Meetings of the United Church’s General Council are a bit like life on a cruise ship. The more the outside world recedes from view, the more the meeting becomes a reality unto itself, with its own customs, codes and ranking systems.
It did not take long for the cruise-ship mentality to take hold of the 42nd General Council meeting in Corner Brook, N.L., this past August. At the outset, commissioners declared that agreeing on a new system of governance for the United Church would trump just about everything else. And so it did.
As the days passed, the gravitational pull of the governance work grew so intense that it seemed to suck everything into its orbit. But on day five, the meeting encountered a force it could not overpower: history.
History arrived in the form of Marie Wilson, one of three commissioners on the national Truth and Reconciliation Commission, which wrapped up its formal work last spring. A lifelong member of the United Church, Wilson was taking part in a session on the legacy of residential schools.
I interviewed Wilson in Ottawa last winter. Back then, she was still on the TRC payroll and seemed tired and guarded. In Corner Brook, she looked and sounded refreshed. And her message was uncompromising: The United Church of Canada will forever own its part in the sin of residential schools and may never be clear of the debt it owes to Canada’s Indigenous peoples.
The meeting hall grew silent as Wilson declared that the very idea of the United Church is now tied to its residential school past. “Wherever [the 2007 Indian Residential Schools Settlement Agreement] says ‘parties to the agreement,’ that’s you. Wherever it says ‘the churches,’ that’s you. Wherever it says ‘faith communities,’ that’s you.”
Wilson’s speech challenged any temptation to view residential schools as an abstraction. She compared her own Dene grandchildren, and the choices they enjoy today, to “the other images I perpetually see in my head: countless boys and girls huddled in their rows of single beds, far from home, bed sheets sometimes tied down around themselves in a desperate effort at scant protection as they pretend to sleep. They’ve grown up with numbers instead of names, without the comfort, kinship or security of nearby brothers or sisters, parents or grandparents — alone, often hungry, often sick and far too often afraid, abused, ashamed, abandoned and angry.”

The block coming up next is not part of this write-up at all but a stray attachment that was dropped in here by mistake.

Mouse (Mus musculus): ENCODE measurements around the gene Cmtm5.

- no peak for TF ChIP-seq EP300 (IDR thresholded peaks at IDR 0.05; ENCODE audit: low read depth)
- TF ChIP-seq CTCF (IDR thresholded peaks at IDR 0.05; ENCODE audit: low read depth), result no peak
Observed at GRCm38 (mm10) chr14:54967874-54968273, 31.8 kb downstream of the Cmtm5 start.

As a non-Aboriginal person raised in the United Church, “I have at times felt the entire weight of the residential schools on my personal shoulders,” Wilson continued. “I have at times felt like I bore the face of the perpetrator, and I have felt deep shame at the superior presumptions of transplanted government and the superimposed religion of my ancestors.”
Over the course of the week in Corner Brook, commissioners voted to recommit the church to healing and reconciliation efforts, press for a national inquiry into missing and murdered Aboriginal women, and protect funding for Aboriginal ministries. But Wilson made it clear measures such as these were a beginning, not the end: “The residential school story is nowhere close to being over.”
Commissioners eventually went back to work on governance, reaching an 11th-hour agreement on the framework for a pared-down church structure. Many of the details still need to be ironed out. Marie Wilson will not be part of the process, but she will have contributed enormously if her words in Corner Brook bring some perspective to the effort. The 42nd General Council learned that governance is how you do things, but history is who you are.